Criss-cross, apple sauce
As a playgroup teacher with nearly a decade’s worth of experience, there is nothing that brings me more joy than observing children in their natural element. As a play therapist and support worker, it is my job to assist my students as they grow, interact with their peers and their physical development.
One area that I’m especially passionate about is the importance of posture in play, notably when seated. As a playgroup teacher, it is important for me to also be aware of the areas of physical development, and to help pinpoint little issues like W-sitting. Those that attend my classes will often hear me say “criss-cross, apple sauce” and have heard me discourage sitting in the W pose.
A little experiment for parents: try to experience what it’s like to sit in the W formation to get your toddler’s perspective. Did you notice the array of movement you used? Pay special attention to how you got in and out of the sitting arrangement and the balance used. All of these movements are crucial for our children to learn for their physical development.
And so, we come to our first issue: W sitting uses only the straight plane, forward and backward motion. What about using the core? What about the pressure put on the lower joints by falling in and out of this position? When observing a child sitting in the W position, they look as though they are rooted to the floor. When a child is seated this way with the toys directly in front of them, they show little concern for the toys to the back or to the sides of them. W sitting does not allow for trunk rotation, or for weight shifts. Try running or even writing without being able to move your trunk confidently side to side. The decreased trunk mobility can obstruct sideways movements, thus affecting the ability to write.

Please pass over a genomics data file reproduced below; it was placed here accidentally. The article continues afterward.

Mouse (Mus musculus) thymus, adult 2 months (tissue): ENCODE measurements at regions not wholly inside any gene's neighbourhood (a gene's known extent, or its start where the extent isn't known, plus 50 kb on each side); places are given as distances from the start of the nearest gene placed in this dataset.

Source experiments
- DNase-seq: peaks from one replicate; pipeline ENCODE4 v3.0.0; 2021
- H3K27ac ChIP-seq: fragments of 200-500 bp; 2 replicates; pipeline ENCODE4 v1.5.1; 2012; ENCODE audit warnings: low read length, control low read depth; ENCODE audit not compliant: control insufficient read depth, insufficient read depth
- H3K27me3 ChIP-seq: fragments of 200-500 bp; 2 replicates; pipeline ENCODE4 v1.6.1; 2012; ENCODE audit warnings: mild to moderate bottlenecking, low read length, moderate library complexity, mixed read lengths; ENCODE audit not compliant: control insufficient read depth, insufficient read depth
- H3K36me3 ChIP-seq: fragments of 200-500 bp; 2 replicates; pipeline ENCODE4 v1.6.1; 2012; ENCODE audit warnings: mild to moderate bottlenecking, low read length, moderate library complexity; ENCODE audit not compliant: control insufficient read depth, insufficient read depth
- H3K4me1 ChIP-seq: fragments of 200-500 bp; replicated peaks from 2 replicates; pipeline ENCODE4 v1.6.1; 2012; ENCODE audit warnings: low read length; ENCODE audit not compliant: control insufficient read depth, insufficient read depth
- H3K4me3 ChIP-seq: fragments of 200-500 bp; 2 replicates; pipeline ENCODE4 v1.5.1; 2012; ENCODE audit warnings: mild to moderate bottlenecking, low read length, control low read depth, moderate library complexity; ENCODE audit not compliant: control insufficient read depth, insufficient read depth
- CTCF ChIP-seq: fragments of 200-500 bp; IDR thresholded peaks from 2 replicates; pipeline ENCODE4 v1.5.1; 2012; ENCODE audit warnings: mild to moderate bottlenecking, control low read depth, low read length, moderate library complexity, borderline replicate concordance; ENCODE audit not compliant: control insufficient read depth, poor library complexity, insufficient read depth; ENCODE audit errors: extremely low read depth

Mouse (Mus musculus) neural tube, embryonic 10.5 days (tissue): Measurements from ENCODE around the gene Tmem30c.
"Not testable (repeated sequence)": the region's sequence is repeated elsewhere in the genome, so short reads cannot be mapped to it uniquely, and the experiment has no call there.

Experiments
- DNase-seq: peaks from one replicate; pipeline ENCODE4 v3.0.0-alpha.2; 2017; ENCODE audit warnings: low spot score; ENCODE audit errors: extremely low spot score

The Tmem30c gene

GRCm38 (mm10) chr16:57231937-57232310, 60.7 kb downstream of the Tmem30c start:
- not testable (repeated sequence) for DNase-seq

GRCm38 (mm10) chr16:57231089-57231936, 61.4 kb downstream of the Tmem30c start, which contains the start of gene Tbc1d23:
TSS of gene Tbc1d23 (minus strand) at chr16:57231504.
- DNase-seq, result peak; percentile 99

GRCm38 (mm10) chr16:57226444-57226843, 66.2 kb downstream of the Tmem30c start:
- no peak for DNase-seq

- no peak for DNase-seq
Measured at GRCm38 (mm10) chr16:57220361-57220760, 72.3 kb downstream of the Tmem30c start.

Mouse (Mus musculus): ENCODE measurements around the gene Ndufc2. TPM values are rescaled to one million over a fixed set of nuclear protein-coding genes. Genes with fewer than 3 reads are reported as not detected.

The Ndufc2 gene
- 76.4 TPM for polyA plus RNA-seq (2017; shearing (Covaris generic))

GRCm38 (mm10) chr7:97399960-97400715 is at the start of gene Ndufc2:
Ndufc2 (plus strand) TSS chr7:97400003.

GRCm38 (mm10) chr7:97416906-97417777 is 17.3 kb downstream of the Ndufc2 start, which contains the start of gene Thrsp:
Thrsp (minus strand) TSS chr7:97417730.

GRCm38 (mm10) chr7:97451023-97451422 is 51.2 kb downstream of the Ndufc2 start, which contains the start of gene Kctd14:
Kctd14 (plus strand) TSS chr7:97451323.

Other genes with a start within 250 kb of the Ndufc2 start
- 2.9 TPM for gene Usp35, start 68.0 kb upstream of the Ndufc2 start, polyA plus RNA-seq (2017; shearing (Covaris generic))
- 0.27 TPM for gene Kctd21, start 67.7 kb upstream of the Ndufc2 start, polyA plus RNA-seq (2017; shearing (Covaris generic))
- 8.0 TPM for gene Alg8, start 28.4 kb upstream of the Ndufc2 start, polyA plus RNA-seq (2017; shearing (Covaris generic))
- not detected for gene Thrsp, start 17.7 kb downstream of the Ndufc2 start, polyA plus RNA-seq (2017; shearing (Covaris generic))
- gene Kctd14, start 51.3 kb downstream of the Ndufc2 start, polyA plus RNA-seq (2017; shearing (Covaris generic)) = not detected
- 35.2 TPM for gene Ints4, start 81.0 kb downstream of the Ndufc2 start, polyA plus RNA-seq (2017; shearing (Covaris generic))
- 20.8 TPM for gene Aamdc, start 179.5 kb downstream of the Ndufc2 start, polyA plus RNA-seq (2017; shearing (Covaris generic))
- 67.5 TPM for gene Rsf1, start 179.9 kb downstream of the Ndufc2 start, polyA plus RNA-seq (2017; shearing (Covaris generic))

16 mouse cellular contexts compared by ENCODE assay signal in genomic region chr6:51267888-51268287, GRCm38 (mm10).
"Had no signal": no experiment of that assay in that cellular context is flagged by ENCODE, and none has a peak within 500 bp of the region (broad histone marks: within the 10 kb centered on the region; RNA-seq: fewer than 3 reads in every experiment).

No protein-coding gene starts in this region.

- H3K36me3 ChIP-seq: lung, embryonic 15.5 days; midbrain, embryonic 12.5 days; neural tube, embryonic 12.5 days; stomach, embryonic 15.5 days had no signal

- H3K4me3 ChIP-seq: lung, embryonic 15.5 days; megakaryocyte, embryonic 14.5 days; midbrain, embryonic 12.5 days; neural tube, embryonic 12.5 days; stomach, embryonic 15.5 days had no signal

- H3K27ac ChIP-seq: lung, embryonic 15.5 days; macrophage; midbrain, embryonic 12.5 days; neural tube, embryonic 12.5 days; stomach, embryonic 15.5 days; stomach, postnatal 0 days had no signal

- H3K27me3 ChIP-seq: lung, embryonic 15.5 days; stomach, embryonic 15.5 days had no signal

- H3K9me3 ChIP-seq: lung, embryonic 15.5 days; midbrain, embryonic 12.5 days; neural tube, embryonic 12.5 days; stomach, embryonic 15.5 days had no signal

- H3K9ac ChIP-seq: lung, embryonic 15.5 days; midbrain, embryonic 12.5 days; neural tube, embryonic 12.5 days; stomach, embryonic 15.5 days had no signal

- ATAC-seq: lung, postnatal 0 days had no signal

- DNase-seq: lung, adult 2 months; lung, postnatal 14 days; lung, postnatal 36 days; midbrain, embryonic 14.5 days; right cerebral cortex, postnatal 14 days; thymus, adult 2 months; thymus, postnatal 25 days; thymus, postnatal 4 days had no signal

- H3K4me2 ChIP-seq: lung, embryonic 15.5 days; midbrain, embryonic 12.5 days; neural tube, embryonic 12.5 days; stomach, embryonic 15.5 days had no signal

For all children, this pose should be avoided, and W sitting should always be a no-no for children presenting with:
- orthopaedic concerns
- muscle tightness
- neurological concerns and developmental delays
What can be done?
At the end of the day, consistency is the key. Make sure all caregivers are aware of the preferred seating (sitting cross-legged) and keep the instruction simple. Using “criss-cross, apple sauce” or “sit properly, please” always works for me. Encourage children to sit on a cushion, a bolster pillow, a little stool or chair. Lastly, model the way you’d like your child to sit. In more ways than one, you are the perfect role model for your teeny tots and they want to mimic all that you do!